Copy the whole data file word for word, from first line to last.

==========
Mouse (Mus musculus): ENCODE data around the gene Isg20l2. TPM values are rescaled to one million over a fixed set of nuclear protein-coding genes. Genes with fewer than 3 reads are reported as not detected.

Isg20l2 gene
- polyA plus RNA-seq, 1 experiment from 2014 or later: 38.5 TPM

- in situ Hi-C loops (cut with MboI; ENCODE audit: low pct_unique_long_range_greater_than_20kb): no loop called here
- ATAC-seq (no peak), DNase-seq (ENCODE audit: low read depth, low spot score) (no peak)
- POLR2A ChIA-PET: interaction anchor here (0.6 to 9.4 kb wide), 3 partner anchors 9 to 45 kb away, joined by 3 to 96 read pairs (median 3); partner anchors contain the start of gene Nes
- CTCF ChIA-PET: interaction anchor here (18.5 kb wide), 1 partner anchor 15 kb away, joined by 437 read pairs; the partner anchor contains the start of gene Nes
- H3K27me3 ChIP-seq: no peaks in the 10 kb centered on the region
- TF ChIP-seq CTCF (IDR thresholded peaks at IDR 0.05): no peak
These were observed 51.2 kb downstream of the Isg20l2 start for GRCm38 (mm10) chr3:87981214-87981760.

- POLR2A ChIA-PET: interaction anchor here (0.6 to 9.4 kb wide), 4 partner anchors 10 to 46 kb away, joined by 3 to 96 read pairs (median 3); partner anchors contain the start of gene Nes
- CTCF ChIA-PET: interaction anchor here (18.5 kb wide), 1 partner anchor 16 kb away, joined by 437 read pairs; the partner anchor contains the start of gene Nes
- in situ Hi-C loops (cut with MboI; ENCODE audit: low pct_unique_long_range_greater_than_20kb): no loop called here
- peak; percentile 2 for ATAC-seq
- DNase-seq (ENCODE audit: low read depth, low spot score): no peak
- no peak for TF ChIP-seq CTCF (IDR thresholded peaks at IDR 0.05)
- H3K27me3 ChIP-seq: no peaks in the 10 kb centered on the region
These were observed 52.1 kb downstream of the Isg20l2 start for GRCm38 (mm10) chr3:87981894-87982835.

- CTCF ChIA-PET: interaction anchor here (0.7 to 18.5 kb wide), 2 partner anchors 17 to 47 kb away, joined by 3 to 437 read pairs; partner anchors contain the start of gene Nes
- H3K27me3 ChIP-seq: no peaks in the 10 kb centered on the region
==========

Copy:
Mouse (Mus musculus): ENCODE data around the gene Isg20l2. TPM values are rescaled to one million over a fixed set of nuclear protein-coding genes. Genes with fewer than 3 reads are reported as not detected.

Isg20l2 gene
- polyA plus RNA-seq, 1 experiment from 2014 or later: 38.5 TPM

- in situ Hi-C loops (cut with MboI; ENCODE audit: low pct_unique_long_range_greater_than_20kb): no loop called here
- ATAC-seq (no peak), DNase-seq (ENCODE audit: low read depth, low spot score) (no peak)
- POLR2A ChIA-PET: interaction anchor here (0.6 to 9.4 kb wide), 3 partner anchors 9 to 45 kb away, joined by 3 to 96 read pairs (median 3); partner anchors contain the start of gene Nes
- CTCF ChIA-PET: interaction anchor here (18.5 kb wide), 1 partner anchor 15 kb away, joined by 437 read pairs; the partner anchor contains the start of gene Nes
- H3K27me3 ChIP-seq: no peaks in the 10 kb centered on the region
- TF ChIP-seq CTCF (IDR thresholded peaks at IDR 0.05): no peak
These were observed 51.2 kb downstream of the Isg20l2 start for GRCm38 (mm10) chr3:87981214-87981760.

- POLR2A ChIA-PET: interaction anchor here (0.6 to 9.4 kb wide), 4 partner anchors 10 to 46 kb away, joined by 3 to 96 read pairs (median 3); partner anchors contain the start of gene Nes
- CTCF ChIA-PET: interaction anchor here (18.5 kb wide), 1 partner anchor 16 kb away, joined by 437 read pairs; the partner anchor contains the start of gene Nes
- in situ Hi-C loops (cut with MboI; ENCODE audit: low pct_unique_long_range_greater_than_20kb): no loop called here
- peak; percentile 2 for ATAC-seq
- DNase-seq (ENCODE audit: low read depth, low spot score): no peak
- no peak for TF ChIP-seq CTCF (IDR thresholded peaks at IDR 0.05)
- H3K27me3 ChIP-seq: no peaks in the 10 kb centered on the region
These were observed 52.1 kb downstream of the Isg20l2 start for GRCm38 (mm10) chr3:87981894-87982835.

- CTCF ChIA-PET: interaction anchor here (0.7 to 18.5 kb wide), 2 partner anchors 17 to 47 kb away, joined by 3 to 437 read pairs; partner anchors contain the start of gene Nes
- H3K27me3 ChIP-seq: no peaks in the 10 kb centered on the region